Johann Sebastian Bach’s St John’s Passion is the earlier of his two settings of the Passion that have survived to our times. The work was created in the early years of the composer’s stay in Leipzig, and the first performance probably took place in the local church of St Nicholas on Good Friday, April 7, 1724.
Composers have tackled the theme of Christ’s Via Crucis and death on the cross in passions (Latin passio - I suffer), and the tradition of this genre comes from medieval passion plays. Writing his first Passion, Bach referred to the poetic texts of Barthold Heinrich Brockes from 1712. The literary layer of the work was extremely important to him, which is why he introduced a number of changes to the poem, e.g. in the Evangelist's part he used a text from the New Testament. The most important figure is Christ, whose part is performed by a bass singer, while the recitative of the Evangelist, who comments on the events taking place, is intended for a tenor. In this work, the choir represents a crowd (also called turbae), and in chorales it expresses the feelings of community taken over by the ordeal of Jesus. The arias are lyrical, sometimes intimate comments on the events.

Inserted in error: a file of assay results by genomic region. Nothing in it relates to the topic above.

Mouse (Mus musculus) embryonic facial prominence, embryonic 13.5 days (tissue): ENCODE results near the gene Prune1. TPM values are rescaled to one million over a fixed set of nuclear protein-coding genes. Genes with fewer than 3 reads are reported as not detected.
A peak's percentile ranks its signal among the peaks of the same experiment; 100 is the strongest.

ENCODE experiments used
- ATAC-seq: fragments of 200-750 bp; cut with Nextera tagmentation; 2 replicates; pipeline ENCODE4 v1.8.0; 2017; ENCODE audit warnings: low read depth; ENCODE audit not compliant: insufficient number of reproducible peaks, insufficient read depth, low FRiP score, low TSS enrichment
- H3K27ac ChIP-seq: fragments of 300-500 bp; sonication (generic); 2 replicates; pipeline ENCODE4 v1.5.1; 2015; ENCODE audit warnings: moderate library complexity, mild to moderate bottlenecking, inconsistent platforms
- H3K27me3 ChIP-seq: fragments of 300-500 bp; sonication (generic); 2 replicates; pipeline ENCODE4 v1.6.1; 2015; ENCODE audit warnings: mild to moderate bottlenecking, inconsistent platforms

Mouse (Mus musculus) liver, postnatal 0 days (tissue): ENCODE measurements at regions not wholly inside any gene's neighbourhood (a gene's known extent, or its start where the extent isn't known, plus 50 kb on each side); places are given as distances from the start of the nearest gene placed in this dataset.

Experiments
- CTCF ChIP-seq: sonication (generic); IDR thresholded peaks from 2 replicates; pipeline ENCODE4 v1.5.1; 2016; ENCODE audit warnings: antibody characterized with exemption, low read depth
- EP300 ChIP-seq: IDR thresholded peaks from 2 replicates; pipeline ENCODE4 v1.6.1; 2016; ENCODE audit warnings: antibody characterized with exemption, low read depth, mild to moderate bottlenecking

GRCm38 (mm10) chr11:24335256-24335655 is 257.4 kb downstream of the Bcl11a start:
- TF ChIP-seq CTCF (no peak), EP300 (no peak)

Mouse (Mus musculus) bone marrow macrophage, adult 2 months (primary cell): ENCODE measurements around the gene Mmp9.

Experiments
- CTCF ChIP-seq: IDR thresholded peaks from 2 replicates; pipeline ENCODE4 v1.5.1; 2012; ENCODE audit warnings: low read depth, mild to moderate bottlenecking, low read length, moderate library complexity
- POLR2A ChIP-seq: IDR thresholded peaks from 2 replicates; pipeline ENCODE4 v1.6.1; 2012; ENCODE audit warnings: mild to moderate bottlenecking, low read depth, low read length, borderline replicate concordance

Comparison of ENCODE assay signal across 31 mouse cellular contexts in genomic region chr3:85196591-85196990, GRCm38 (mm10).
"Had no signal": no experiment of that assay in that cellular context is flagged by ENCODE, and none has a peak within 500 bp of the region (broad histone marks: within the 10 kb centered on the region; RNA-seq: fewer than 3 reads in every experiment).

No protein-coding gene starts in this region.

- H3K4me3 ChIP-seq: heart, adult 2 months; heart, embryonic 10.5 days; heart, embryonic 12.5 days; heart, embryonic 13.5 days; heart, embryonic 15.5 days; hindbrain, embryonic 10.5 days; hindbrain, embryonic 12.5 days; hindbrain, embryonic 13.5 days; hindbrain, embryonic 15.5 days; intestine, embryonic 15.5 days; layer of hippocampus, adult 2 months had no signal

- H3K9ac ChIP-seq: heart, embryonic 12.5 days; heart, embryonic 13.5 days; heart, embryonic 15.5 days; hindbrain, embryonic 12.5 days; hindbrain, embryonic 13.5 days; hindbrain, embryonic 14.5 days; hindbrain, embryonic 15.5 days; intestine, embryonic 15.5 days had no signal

The work fascinates with the power of expression and directness in conveying emotions. This is perfectly illustrated by the opening, dramatic chorus Herr, unser Herrscher. Full of dissonances, the melody led by two oboes over a turbulent accompaniment of the strings makes the way for a powerful introit of multi-part singing. No less dramatic are the subsequent episodes, but, more importantly, the dynamism of the narrative never overrides Bach’s depth of expression and authenticity of the feelings being communicated.
St John’s Passion is one of the undisputed masterpieces of Christian music culture. It is also, together with St Matthew’s Passion, the crowning achievement of Baroque music.